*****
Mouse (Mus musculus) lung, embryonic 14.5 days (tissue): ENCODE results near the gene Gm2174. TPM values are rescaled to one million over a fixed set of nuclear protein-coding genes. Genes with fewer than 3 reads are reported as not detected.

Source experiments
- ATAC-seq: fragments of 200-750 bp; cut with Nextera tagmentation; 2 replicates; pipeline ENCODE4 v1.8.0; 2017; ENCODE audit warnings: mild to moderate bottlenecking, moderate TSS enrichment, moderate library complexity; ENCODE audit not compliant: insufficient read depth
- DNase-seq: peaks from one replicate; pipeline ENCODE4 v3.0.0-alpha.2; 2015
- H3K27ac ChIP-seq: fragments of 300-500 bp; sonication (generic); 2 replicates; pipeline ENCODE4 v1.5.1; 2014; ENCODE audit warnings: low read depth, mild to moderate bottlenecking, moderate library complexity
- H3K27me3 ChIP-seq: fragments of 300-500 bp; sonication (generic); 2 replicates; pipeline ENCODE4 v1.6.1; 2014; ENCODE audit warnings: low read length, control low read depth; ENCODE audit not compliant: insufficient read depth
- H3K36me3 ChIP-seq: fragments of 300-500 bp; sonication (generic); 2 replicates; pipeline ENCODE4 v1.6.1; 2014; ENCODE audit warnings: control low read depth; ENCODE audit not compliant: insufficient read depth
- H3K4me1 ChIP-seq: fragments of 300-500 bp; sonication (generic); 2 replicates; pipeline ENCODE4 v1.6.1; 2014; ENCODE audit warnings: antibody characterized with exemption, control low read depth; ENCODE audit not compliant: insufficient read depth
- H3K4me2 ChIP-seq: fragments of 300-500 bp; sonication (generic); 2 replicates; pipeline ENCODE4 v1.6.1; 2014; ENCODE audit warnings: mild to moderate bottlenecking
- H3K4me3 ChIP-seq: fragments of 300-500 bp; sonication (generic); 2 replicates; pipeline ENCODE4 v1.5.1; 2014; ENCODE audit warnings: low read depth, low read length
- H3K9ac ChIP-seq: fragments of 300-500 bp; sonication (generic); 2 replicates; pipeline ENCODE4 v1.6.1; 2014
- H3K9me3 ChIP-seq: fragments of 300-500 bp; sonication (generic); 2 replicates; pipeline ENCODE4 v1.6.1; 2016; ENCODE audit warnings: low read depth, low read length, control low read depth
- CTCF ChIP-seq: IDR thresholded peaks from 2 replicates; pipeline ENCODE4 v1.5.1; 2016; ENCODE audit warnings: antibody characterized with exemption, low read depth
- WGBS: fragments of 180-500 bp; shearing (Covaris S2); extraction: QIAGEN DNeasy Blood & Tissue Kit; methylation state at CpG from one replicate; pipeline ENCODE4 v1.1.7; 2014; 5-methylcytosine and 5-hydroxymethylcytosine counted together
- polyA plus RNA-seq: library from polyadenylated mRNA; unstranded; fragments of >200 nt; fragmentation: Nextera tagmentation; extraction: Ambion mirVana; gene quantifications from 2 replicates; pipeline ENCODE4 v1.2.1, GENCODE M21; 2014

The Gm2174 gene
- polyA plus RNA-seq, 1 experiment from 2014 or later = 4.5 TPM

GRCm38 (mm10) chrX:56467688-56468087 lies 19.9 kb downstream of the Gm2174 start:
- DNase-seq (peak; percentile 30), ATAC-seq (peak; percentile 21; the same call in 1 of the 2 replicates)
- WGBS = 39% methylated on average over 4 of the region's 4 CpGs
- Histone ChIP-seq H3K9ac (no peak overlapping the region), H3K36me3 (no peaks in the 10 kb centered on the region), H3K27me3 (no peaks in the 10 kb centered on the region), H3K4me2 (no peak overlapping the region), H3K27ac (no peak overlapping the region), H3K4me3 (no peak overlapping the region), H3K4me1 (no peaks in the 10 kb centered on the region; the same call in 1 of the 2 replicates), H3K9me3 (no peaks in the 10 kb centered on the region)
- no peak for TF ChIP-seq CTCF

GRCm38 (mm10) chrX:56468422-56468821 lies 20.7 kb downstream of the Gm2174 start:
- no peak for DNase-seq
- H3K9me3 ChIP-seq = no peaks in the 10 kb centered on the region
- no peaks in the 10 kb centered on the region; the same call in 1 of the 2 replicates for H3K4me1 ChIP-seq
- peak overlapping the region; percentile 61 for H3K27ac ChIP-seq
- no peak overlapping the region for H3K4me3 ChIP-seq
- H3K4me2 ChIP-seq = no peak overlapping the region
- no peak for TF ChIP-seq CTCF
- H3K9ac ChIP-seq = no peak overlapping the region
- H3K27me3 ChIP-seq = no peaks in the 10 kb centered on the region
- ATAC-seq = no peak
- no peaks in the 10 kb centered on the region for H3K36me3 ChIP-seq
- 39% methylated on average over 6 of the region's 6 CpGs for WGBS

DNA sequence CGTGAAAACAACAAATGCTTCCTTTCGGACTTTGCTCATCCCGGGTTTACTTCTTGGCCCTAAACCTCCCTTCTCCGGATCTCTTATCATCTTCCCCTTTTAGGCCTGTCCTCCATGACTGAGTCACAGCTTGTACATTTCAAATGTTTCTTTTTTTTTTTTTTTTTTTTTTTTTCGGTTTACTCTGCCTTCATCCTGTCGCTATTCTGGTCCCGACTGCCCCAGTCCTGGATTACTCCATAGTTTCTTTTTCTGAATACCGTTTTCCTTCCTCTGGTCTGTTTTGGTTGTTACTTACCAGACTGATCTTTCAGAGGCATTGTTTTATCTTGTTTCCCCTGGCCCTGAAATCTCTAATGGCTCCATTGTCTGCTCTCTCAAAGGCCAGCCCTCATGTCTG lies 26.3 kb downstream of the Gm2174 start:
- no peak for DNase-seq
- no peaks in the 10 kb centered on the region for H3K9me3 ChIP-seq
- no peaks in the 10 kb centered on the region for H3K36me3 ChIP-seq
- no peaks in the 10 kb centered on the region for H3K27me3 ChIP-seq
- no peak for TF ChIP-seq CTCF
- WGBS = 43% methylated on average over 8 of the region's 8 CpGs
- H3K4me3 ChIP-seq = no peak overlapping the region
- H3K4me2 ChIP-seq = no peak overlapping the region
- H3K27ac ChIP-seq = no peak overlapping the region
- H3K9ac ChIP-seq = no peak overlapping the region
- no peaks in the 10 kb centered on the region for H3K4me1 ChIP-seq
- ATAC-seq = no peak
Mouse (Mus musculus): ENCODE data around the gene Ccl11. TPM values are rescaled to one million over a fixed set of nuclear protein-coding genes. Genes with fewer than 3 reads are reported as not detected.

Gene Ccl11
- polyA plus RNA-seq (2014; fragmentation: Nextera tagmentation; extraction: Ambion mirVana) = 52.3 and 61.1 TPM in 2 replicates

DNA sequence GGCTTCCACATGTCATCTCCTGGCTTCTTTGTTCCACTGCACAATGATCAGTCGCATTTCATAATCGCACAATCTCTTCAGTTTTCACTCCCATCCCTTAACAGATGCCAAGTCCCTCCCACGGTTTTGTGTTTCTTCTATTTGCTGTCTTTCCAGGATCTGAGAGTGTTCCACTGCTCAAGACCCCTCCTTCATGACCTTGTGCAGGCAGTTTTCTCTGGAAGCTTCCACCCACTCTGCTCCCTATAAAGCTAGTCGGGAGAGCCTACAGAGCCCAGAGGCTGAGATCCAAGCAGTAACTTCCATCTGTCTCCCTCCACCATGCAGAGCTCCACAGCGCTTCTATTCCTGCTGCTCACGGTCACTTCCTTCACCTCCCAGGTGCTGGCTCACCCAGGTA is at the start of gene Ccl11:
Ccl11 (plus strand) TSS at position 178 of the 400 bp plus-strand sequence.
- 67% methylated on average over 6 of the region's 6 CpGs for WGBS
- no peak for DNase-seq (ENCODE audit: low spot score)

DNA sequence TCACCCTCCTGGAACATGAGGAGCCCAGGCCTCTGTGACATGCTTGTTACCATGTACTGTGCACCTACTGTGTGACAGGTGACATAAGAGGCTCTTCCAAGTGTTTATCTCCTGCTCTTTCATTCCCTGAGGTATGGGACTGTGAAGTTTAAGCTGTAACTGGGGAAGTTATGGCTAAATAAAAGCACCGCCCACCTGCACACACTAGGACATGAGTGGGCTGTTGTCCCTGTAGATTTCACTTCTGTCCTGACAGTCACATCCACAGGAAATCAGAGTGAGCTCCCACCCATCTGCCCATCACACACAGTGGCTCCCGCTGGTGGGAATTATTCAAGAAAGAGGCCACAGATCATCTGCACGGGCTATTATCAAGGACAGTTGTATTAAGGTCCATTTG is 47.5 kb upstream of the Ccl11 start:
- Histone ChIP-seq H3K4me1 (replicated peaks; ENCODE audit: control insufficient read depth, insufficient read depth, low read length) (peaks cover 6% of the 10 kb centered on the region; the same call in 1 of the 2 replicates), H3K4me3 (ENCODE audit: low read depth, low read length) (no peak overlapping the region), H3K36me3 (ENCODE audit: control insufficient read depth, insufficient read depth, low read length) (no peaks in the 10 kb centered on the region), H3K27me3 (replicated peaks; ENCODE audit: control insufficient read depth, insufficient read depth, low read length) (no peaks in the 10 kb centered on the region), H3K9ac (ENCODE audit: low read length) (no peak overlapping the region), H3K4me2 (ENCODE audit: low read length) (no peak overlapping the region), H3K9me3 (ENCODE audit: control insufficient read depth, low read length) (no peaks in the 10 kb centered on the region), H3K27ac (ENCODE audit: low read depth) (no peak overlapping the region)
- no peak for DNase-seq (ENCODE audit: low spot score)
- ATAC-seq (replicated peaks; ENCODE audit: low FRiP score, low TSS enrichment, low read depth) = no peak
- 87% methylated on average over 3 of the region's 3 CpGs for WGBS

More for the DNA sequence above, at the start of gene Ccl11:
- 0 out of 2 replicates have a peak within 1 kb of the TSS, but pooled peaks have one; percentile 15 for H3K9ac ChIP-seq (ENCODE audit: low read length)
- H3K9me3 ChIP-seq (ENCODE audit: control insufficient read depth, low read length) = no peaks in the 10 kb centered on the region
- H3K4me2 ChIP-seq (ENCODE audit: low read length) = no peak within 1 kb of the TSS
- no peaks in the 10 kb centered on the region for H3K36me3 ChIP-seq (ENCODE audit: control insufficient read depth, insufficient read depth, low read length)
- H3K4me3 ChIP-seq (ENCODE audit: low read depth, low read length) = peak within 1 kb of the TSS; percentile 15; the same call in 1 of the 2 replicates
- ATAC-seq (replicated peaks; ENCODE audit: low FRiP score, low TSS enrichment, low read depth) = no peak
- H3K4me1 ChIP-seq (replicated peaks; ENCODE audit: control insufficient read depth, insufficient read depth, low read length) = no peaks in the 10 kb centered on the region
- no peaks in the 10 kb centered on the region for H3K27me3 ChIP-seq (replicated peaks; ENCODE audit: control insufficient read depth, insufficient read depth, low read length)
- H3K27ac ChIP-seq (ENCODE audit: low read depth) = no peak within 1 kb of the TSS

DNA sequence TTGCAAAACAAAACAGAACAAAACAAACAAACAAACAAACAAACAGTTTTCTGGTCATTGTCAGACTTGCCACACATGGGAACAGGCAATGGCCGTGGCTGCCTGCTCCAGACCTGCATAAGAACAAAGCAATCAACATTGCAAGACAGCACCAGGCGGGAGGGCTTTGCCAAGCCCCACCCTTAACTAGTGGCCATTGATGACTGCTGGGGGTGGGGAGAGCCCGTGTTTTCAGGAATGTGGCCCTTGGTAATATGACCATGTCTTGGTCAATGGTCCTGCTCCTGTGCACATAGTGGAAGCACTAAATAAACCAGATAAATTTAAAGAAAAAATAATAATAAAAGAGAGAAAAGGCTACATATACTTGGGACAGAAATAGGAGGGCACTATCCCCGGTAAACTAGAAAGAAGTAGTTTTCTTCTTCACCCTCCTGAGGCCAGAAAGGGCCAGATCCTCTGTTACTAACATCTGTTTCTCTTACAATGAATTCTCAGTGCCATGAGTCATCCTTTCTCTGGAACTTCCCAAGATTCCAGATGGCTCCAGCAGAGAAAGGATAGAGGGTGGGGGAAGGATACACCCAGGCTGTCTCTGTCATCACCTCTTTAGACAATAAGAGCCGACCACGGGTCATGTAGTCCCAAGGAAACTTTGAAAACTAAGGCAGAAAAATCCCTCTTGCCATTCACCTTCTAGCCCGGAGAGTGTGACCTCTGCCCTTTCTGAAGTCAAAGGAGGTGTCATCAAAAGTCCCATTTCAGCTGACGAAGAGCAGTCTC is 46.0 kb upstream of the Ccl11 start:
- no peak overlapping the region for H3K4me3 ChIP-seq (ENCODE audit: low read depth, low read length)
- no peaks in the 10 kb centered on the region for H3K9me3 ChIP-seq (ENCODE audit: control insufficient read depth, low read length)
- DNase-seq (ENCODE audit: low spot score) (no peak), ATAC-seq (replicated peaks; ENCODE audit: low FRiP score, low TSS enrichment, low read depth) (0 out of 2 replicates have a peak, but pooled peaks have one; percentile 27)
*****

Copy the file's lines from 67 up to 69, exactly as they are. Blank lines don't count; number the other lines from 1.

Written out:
- ATAC-seq (replicated peaks; ENCODE audit: low FRiP score, low TSS enrichment, low read depth) = no peak
- H3K4me1 ChIP-seq (replicated peaks; ENCODE audit: control insufficient read depth, insufficient read depth, low read length) = no peaks in the 10 kb centered on the region
- no peaks in the 10 kb centered on the region for H3K27me3 ChIP-seq (replicated peaks; ENCODE audit: control insufficient read depth, insufficient read depth, low read length)